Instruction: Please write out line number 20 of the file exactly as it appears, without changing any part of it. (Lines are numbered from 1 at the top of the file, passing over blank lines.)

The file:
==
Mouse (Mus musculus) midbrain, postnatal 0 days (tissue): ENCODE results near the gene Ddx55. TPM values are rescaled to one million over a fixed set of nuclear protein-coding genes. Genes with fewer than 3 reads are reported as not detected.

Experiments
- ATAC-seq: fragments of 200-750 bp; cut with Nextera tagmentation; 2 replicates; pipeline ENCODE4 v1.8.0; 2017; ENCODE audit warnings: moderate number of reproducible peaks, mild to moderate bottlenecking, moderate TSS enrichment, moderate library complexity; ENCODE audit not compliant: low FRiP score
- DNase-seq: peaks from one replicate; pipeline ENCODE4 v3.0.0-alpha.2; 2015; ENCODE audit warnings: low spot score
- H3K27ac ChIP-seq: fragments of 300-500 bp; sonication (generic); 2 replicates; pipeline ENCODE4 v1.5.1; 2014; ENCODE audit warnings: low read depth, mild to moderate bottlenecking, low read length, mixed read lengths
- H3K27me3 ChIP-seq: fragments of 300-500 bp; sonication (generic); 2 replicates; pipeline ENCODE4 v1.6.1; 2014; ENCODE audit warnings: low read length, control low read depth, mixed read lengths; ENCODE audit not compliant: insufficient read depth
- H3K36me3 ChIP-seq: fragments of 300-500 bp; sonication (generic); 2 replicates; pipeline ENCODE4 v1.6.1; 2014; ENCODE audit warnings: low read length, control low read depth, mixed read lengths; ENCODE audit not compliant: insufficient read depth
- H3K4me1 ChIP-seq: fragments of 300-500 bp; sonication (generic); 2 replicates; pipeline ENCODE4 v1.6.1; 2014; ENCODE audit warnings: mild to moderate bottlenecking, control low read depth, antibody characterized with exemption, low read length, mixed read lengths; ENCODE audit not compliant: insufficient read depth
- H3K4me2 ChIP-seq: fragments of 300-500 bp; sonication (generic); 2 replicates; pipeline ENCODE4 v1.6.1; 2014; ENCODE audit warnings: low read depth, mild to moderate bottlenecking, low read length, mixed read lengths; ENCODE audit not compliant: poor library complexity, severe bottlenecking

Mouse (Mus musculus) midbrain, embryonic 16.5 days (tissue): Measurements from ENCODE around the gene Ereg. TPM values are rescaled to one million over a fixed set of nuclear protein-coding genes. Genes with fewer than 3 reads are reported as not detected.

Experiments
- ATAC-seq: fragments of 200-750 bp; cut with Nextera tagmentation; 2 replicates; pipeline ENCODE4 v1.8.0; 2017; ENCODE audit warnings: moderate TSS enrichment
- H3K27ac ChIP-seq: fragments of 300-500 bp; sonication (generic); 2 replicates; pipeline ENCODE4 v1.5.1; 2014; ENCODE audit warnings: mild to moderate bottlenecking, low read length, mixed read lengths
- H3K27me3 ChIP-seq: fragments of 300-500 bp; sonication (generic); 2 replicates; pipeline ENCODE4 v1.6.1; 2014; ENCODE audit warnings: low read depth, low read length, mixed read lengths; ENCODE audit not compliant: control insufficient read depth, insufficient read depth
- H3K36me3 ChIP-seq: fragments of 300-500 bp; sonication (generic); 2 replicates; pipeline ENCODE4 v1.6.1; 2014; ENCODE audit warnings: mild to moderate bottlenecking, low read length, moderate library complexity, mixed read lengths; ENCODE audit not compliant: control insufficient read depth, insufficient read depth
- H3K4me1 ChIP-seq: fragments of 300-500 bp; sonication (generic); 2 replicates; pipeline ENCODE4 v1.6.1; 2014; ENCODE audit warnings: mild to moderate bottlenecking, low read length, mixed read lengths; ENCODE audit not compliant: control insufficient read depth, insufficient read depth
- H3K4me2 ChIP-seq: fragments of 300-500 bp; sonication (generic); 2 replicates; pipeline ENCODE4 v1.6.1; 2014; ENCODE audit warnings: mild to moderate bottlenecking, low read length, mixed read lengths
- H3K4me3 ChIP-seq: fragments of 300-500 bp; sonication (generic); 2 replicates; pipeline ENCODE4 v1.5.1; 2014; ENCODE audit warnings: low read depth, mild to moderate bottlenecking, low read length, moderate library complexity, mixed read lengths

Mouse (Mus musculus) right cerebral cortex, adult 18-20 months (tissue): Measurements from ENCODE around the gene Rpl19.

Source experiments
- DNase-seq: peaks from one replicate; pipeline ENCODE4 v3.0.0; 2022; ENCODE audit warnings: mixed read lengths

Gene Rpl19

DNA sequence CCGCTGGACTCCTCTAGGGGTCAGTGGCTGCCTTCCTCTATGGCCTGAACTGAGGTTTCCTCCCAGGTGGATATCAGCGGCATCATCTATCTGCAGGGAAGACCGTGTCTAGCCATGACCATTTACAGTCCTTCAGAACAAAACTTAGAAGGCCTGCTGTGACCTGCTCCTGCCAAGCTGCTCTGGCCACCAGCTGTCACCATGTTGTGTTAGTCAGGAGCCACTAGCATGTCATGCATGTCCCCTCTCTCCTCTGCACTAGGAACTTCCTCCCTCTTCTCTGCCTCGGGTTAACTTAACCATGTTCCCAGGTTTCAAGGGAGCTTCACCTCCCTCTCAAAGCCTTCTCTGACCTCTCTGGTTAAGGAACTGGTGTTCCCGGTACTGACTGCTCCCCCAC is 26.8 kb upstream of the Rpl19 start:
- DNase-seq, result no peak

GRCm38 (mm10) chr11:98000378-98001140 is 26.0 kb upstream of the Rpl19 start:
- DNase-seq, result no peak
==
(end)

Source experiments